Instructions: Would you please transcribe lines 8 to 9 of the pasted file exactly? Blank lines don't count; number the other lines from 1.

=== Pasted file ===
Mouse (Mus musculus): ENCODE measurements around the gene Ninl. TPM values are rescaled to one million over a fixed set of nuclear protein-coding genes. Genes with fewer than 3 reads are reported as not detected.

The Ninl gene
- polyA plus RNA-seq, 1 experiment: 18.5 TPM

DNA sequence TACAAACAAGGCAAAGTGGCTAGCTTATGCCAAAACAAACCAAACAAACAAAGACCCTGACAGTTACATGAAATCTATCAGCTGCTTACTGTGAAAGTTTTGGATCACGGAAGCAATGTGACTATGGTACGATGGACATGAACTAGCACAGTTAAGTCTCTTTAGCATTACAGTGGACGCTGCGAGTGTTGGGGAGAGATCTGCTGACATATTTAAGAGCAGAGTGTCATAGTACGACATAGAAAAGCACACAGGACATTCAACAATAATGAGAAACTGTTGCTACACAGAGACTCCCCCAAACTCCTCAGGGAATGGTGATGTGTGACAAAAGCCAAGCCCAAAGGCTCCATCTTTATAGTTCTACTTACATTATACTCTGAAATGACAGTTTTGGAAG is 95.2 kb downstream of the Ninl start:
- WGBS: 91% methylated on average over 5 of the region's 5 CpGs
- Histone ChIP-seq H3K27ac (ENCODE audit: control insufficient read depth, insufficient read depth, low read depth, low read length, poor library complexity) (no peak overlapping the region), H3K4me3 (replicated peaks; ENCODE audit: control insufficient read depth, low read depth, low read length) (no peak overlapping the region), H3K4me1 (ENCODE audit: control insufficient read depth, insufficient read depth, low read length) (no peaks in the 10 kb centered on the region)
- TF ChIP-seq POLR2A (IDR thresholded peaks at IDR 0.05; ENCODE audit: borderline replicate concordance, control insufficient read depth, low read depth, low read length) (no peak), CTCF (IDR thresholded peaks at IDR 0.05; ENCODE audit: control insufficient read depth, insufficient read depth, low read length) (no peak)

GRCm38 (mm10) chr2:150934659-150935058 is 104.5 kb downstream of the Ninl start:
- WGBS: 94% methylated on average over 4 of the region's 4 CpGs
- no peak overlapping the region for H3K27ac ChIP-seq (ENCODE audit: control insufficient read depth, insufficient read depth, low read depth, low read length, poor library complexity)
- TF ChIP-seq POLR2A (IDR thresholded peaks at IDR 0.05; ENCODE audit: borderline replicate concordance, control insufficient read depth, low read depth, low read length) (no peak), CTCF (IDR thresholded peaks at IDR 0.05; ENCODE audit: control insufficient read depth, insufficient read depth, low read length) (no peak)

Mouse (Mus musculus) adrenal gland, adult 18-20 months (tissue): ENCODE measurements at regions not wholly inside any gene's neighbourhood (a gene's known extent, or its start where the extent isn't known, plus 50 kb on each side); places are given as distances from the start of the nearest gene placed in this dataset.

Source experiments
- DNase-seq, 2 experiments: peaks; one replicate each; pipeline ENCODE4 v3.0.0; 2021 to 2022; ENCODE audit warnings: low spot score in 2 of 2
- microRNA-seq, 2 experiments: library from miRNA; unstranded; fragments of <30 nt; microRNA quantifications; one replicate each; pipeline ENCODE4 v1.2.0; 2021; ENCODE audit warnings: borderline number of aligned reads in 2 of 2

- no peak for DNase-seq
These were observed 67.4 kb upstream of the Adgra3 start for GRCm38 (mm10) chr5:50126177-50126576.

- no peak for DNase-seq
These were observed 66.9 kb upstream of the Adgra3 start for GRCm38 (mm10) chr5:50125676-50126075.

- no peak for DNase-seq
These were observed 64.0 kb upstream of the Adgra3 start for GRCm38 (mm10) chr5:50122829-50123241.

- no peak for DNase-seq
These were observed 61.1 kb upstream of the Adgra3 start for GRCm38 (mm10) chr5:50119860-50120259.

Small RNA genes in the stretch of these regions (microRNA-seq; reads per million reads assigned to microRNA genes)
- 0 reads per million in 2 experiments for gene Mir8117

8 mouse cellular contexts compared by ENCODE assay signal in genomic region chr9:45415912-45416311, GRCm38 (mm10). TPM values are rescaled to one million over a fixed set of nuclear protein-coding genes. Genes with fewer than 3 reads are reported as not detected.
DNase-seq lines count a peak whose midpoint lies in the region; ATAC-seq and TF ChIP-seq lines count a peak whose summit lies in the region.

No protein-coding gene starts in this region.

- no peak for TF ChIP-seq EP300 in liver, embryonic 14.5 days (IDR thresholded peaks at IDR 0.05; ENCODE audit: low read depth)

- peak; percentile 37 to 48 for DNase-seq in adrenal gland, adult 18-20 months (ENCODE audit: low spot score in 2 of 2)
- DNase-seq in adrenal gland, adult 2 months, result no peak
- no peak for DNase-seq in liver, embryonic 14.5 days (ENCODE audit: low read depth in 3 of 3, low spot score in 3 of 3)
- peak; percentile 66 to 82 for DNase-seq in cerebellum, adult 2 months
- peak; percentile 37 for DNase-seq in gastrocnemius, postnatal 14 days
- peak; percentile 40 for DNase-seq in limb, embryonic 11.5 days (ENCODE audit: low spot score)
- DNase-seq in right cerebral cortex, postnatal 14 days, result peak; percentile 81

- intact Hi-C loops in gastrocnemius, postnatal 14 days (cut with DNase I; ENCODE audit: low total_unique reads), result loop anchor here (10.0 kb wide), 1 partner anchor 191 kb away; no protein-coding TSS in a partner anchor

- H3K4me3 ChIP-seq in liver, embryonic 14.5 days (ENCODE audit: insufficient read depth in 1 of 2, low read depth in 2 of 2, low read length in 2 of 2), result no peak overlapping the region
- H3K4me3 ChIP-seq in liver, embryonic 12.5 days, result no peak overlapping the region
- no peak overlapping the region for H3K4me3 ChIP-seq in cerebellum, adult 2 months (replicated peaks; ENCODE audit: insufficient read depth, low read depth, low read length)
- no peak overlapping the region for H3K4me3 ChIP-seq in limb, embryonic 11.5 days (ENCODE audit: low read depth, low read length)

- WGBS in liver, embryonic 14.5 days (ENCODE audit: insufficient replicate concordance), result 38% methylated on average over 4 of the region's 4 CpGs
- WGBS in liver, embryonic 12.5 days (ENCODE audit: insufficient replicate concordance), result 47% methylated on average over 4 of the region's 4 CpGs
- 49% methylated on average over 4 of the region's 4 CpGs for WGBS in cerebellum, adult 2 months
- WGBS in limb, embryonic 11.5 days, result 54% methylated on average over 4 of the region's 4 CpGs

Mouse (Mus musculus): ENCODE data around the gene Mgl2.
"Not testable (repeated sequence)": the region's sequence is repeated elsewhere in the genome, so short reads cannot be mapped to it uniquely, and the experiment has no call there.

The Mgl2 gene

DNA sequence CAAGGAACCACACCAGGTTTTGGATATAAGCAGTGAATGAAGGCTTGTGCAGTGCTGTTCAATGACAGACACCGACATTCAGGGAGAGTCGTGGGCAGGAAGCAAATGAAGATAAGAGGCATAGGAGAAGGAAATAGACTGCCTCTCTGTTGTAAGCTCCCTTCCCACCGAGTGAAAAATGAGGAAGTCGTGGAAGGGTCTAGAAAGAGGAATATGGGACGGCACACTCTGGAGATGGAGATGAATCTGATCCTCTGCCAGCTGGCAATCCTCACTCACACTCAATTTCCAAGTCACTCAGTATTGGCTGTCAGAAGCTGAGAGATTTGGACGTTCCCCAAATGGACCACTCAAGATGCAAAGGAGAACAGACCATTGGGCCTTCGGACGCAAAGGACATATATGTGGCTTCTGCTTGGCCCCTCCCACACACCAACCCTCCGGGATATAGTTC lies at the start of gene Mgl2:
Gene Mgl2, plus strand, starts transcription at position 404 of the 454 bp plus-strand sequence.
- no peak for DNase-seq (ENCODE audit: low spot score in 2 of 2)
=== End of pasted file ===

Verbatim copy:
GRCm38 (mm10) chr2:150934659-150935058 is 104.5 kb downstream of the Ninl start:
- WGBS: 94% methylated on average over 4 of the region's 4 CpGs